Business

The catch really is the deadliest job

A preliminary total of 4,547 fatal work injuries were recorded in the United States in 2010, about the same as the final count of 4,551 fatal work injuries in 2009, according to results from the Census of Fatal Occupational Injuries program conducted by the U.S. Bureau of Labor Statistics.

The rate of fatal work injury for U.S. workers in 2010 was 3.5 per 100,000 full-time equivalent workers, the same as the final rate for 2009.

Private sector mining fatalities were up 74 percent in 2010, increasing from 99 cases in 2009 to 172 cases in 2010.

Fatal work injuries were sharply higher both in mining activities other than oil and gas (up 110 percent) and also in support activities for mining (up 71 percent).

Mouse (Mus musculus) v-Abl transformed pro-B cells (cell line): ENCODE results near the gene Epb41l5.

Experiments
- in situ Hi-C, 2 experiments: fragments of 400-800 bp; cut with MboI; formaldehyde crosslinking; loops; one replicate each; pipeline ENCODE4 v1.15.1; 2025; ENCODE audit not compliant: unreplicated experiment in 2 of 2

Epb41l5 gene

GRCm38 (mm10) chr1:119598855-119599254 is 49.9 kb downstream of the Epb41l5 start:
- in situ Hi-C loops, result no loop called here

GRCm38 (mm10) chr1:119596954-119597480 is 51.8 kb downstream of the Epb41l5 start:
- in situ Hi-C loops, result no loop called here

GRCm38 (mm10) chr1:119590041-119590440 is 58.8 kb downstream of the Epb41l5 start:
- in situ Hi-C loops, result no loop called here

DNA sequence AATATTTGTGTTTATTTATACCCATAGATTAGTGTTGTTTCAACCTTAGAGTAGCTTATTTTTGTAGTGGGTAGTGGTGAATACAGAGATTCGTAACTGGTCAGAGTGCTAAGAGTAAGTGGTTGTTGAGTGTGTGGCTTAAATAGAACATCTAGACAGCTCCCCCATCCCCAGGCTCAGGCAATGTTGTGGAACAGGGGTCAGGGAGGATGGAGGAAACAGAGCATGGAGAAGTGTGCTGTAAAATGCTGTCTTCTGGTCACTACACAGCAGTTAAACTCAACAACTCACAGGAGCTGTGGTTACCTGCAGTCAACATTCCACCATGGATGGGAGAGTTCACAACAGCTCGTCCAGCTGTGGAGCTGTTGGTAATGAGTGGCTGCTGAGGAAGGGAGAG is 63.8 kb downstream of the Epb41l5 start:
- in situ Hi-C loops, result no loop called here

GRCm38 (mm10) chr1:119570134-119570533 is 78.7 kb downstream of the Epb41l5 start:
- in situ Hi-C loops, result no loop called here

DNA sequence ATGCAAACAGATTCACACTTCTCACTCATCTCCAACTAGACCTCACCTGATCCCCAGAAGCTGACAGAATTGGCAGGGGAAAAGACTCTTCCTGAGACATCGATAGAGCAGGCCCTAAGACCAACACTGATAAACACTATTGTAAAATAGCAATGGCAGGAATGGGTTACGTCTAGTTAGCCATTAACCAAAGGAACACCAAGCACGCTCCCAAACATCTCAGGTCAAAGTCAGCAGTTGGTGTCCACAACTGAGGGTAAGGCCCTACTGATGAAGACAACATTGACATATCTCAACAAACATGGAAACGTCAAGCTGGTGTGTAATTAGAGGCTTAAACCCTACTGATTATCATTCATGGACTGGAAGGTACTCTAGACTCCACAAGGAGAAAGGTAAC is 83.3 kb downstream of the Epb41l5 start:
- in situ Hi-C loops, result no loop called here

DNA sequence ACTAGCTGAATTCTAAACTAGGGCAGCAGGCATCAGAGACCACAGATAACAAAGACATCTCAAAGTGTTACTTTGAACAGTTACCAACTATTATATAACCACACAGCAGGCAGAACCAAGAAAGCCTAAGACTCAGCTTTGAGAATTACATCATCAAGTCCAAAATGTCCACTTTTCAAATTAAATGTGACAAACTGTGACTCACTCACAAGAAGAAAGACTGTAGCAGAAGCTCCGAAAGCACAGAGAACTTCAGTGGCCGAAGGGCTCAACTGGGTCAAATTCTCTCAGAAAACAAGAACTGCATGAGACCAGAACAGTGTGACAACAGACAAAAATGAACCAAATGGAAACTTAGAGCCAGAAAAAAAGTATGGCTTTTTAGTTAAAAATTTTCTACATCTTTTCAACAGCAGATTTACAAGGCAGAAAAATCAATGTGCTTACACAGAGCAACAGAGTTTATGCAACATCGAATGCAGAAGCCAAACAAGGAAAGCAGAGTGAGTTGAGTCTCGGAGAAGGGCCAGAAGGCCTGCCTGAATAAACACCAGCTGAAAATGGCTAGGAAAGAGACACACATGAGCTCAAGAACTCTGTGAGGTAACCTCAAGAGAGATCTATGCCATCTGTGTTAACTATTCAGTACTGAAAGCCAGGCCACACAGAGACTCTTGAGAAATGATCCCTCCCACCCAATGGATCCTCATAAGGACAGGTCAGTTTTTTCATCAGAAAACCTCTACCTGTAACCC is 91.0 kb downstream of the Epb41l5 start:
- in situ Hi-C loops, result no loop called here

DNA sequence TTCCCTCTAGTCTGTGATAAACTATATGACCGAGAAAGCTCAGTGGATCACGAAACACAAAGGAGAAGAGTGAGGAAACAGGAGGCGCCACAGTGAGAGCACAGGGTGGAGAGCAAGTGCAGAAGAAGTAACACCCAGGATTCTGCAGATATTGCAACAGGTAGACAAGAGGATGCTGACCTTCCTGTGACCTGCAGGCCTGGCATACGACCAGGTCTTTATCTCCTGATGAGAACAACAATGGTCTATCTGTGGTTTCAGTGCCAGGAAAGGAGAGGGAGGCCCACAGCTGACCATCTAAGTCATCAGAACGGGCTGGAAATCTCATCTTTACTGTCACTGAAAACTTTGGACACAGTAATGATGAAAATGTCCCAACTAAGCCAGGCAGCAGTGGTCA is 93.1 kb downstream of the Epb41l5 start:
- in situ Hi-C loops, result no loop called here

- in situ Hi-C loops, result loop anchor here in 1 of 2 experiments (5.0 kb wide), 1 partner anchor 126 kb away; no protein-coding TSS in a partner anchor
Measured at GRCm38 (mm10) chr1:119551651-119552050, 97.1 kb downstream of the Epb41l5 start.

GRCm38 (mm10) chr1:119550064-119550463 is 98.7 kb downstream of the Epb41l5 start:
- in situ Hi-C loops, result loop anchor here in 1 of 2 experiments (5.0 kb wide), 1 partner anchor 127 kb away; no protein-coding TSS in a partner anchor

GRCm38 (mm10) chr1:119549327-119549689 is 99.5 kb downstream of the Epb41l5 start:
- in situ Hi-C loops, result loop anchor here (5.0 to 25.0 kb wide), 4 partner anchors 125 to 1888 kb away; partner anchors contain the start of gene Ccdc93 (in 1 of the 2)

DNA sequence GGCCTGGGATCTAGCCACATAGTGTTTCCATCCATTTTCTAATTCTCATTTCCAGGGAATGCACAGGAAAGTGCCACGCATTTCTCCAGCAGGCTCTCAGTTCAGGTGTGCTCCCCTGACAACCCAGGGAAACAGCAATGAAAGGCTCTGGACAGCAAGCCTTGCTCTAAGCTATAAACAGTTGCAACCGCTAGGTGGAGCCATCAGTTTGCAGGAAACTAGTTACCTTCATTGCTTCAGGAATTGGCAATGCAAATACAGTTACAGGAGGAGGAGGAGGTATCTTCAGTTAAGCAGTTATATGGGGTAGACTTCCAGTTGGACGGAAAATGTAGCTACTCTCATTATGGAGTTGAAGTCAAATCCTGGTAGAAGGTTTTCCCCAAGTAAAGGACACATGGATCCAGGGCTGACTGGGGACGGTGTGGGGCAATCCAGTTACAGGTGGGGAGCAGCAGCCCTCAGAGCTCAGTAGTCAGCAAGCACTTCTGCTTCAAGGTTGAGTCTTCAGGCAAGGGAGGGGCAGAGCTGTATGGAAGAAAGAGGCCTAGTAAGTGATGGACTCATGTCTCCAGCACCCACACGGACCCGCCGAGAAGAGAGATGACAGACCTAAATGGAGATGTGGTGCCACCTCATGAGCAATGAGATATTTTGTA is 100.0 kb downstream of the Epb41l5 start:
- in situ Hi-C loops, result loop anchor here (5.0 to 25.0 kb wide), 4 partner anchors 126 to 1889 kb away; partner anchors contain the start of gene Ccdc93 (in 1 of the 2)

Multiple-fatality incidents in this industry were a major factor in the increased fatality total in mining. The Upper Big Branch mining disaster claimed 29 workers, and 11 workers died in the Deepwater Horizon oil rig explosion.

Fatal work injuries involving farming, fishing, and forestry workers increased by 9 percent in 2010. Fatalities involving agricultural workers, including farmworkers and laborers, rose from 127 in 2009 to 156 in 2010. Fatalities among logging workers also increased in 2010 from 36 in 2009 to 59 in 2010, but fatalities among fishers and related fishing workers declined.

The number of fatal workplace injuries among police officers increased by 40 percent, from 96 in 2009 to 134 in 2010.

By state, workplace fatalities totaled 104 in Washington last year, up from 76 in 2009. In Idaho, 33 workers died on the job in 2010, up from 27 the year before.



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